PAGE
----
Federal Reserve Won't Change Interest Rates, Will Maintain Bond Buying

PHOTO: Federal Reserve Chairman Ben Bernanke speaks during a news conference in Washington, June 19, 2013.

Federal Reserve Chairman Ben Bernanke said that the Fed may begin to pull back its stimulus if the economy continues to improve through the end of the year, adding that the unemployment rate will likely be 7 percent when the Fed begins to drawdown its stimulus.

The Federal Reserve won't be making an immediate changes to its $85 billion a month bond purchasing stimulus program, but if the agency's expectations hold true there could be a change in policy announced as early as this fall.

The Fed, which has injected trillions of dollars into the slowly recovering American economy, made an announcement on its intentions in three parts on Wednesday. This is the Fed's most closely watched announcement since a third round of its bond purchasing program, or "quantitative easing" in September last year.

During a press conference on Thursday afternoon, Bernanke said the Federal Reserve may end its bond purchases in mid-2014 if its economic forecasts are correct.

The Federal Reserve said in its statement today that economic activity has been "expanding at a moderate pace" since its monetary policy-making group, the Federal Open Market Committee, met in May.

Stock investors are worried that an end to the stimulus program will mean a swoon in equity prices. Bond investors fear that higher interest rates will depress the value of their holdings. When interest rates go up, the value of bonds declines.

The agency lowered its unemployment forecasts for this year to 7.25 percent, slightly better than its previous projection of up to 7.5 percent. Its forecast for the unemployment rate next year is 6.65 percent.

The Labor Department reported earlier this month that the unemployment rate for May rose to 7.6 percent with the addition of 175,000 jobs.

After its two-day meeting, the committee decided to keep the target rate for the federal funds rate at zero to 1/4 percent. Between the next year or two years, inflation is projected to be more than a half percentage point above the committee's two percent long-term goal, the Fed said.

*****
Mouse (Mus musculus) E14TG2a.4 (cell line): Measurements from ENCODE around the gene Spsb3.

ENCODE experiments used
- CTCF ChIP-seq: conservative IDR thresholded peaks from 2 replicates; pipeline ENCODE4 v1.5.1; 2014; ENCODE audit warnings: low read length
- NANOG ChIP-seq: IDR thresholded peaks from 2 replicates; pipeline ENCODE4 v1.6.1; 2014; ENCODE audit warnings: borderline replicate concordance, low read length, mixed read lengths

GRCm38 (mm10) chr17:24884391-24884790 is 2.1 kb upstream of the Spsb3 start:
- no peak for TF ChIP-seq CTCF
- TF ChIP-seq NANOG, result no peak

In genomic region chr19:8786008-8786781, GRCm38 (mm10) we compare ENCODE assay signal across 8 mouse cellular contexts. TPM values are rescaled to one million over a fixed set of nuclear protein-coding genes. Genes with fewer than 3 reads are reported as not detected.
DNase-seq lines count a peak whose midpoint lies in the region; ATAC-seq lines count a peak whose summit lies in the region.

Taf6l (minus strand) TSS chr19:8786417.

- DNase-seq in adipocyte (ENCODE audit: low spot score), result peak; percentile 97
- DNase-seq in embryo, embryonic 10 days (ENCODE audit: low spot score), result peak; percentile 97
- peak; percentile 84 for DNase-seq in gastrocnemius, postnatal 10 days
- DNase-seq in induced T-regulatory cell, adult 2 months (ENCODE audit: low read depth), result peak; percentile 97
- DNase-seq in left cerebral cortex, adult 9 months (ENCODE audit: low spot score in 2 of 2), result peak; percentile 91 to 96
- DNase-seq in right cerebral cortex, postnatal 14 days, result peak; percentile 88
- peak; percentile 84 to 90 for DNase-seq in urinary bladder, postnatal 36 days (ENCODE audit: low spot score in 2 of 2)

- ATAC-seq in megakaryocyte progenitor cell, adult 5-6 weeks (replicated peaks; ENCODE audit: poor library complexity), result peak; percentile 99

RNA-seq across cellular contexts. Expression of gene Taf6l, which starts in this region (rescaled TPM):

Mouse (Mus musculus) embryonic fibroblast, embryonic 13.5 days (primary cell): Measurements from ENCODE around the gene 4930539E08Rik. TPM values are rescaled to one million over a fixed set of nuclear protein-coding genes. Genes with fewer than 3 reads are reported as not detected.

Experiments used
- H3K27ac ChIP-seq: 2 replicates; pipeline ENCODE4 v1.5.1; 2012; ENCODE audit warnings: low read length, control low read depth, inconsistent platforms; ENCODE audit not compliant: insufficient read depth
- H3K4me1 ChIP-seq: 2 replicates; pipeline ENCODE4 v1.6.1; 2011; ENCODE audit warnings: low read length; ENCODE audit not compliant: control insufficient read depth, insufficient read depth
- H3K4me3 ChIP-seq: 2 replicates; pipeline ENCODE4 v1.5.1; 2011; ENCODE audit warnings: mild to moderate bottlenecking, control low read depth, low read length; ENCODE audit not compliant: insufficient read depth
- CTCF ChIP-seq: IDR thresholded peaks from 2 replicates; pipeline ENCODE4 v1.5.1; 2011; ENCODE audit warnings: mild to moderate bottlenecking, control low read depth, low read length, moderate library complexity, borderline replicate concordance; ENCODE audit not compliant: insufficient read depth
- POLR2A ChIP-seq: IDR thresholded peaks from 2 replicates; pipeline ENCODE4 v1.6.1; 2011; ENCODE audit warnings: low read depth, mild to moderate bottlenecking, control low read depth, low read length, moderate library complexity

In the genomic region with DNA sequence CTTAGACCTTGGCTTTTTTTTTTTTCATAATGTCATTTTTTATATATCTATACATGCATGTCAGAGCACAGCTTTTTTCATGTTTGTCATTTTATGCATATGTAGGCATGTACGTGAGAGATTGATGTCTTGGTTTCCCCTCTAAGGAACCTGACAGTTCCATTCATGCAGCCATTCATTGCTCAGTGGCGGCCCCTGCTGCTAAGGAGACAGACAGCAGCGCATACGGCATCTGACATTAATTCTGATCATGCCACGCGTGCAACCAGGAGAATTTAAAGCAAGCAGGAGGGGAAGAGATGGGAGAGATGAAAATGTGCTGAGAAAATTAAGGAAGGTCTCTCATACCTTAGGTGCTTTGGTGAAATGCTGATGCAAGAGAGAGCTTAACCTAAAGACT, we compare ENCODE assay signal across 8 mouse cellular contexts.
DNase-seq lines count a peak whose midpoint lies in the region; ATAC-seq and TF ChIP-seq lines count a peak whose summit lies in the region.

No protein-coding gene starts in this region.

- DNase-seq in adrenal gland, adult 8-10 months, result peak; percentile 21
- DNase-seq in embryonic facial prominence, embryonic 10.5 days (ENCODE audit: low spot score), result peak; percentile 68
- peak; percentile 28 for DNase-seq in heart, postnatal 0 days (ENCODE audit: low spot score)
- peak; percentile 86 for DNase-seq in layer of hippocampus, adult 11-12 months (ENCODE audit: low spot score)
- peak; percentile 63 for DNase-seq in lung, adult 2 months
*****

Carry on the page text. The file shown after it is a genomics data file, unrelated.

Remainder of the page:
Bernanke held a press conference expanding upon the Federal Reserve's statement and economic outlook. But he didn't reveal anything about when he might step down as Federal Reserve chairman when a reporter asked about his future.

"I don't have anything for you on my personal plans," Bernanke said at the press conference.

He is widely expected to leave his post at the end of his term later this year. President Obama essentially confirmed this departure in an interview with PBS' Charlie Rose earlier this week.

Appointed by President George W. Bush, Bernanke became chairman of the Federal Reserve in Feb. 2006 and began his second term in Feb. 2010 after he was re-appointed by President Obama. Bernanke's second term as chairman ends Jan. 31, 2014 and his term as a board member ends on Jan. 31, 2020.

The Federal Open Market Committee consists of twelve people, consisting of members of the Board of Governors of the Federal Reserve System and Reserve Bank presidents.

The Fed's actions greatly impact the U.S. economy for investors, business owners, consumers and homeowners. Interest rates on loans, stock and bond markets, all react to Fed policy.

"The last thing the Fed wants to do is cause rates to move quickly enough to choke off recovery," says Gus Faucher, senior economist with PNC financial.

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